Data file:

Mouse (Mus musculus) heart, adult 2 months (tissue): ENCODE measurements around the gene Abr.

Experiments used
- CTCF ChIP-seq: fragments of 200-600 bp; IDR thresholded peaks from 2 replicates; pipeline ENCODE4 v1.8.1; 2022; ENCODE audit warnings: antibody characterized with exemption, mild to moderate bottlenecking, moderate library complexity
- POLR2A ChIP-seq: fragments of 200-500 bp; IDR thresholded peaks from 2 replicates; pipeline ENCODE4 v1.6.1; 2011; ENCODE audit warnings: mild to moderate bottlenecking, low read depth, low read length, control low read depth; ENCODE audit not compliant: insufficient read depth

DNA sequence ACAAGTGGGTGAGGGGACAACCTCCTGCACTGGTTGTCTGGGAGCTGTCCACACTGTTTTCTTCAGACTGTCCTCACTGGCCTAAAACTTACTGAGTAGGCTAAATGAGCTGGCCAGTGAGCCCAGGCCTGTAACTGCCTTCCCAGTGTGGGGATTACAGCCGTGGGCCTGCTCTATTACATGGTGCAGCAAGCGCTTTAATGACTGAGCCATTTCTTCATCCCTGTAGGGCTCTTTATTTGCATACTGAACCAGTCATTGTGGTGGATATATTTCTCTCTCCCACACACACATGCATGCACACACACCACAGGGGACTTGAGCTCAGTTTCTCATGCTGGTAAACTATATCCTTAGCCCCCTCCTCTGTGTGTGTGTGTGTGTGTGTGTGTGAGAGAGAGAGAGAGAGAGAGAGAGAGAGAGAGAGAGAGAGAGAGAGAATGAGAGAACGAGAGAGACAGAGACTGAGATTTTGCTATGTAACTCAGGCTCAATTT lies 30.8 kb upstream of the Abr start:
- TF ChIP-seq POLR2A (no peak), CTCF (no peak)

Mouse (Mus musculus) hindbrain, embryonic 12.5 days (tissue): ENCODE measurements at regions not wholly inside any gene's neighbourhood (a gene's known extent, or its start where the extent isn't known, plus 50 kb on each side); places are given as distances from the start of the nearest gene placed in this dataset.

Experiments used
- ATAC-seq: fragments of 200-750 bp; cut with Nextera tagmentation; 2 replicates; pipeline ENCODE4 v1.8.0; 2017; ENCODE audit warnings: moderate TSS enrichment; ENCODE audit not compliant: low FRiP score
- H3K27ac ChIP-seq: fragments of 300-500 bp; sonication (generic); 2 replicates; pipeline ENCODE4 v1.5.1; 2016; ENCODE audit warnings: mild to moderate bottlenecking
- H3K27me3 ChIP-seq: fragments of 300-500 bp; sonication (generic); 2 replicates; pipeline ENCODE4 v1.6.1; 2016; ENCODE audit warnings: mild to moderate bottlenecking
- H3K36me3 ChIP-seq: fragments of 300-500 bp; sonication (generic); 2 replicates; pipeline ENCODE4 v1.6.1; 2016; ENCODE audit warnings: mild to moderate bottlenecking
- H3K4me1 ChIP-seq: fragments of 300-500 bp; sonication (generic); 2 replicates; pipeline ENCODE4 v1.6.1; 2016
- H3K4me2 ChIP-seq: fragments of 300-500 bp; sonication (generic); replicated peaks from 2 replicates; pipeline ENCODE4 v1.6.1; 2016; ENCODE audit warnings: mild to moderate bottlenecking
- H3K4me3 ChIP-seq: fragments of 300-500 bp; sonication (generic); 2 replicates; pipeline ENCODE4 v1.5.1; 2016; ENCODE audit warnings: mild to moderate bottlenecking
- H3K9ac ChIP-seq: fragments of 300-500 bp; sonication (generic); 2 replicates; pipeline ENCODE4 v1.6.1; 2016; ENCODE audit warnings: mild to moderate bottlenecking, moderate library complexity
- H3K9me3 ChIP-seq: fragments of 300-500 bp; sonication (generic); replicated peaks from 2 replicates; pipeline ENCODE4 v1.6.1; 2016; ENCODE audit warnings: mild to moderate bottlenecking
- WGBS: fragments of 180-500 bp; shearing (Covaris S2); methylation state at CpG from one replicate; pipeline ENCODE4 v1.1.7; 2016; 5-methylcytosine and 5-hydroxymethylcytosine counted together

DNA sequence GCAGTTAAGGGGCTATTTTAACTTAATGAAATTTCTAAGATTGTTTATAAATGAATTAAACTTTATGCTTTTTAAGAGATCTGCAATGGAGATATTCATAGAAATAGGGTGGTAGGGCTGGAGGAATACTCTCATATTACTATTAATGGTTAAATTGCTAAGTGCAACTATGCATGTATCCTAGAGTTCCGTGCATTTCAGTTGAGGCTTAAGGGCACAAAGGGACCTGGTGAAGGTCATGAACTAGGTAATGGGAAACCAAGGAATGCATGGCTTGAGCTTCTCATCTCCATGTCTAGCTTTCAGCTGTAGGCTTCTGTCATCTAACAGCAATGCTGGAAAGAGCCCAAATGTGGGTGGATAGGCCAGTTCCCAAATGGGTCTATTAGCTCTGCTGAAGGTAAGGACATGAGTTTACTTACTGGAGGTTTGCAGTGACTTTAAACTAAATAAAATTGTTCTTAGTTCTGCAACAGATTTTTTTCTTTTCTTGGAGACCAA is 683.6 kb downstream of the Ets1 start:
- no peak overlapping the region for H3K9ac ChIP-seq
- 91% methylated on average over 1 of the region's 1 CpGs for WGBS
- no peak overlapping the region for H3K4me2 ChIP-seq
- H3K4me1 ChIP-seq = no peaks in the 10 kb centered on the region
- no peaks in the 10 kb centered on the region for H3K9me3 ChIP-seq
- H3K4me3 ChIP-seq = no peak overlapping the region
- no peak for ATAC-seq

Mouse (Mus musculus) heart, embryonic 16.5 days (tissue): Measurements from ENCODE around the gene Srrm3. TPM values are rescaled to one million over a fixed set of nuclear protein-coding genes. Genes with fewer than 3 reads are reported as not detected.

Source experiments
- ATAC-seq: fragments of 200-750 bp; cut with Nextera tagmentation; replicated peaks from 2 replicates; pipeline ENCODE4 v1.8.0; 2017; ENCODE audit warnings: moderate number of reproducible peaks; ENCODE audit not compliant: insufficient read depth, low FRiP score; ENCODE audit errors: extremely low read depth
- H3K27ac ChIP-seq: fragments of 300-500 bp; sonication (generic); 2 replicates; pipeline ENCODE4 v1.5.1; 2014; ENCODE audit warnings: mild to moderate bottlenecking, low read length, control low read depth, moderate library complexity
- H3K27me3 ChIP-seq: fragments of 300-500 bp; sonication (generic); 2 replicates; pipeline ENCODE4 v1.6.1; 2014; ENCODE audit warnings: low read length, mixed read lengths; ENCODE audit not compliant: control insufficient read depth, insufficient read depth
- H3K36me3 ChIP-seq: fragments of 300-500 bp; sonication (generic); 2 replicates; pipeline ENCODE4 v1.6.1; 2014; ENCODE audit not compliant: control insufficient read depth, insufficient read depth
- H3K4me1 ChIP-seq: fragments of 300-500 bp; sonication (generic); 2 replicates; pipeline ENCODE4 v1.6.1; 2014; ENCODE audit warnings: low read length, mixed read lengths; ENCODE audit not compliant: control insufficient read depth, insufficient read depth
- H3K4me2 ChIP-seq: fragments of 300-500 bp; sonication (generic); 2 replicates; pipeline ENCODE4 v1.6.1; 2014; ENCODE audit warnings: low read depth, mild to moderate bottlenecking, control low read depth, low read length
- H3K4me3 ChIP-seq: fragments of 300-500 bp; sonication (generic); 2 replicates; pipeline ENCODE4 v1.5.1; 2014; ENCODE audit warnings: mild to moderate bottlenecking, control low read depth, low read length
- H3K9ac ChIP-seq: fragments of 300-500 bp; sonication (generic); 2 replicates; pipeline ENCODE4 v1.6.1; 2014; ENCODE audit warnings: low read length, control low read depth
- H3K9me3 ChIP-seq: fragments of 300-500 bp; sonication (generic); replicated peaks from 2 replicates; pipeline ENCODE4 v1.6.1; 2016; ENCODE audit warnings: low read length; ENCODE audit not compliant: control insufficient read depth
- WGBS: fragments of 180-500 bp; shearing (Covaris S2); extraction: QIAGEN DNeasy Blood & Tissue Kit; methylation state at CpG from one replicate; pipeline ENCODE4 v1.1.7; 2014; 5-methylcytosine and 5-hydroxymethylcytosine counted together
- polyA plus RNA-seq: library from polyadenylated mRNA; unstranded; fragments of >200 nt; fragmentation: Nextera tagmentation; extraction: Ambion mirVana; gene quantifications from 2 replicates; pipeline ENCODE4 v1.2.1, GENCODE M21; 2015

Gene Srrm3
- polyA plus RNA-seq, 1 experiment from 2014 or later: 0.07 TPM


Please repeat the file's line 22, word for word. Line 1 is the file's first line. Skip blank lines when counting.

- no peak overlapping the region for H3K4me2 ChIP-seq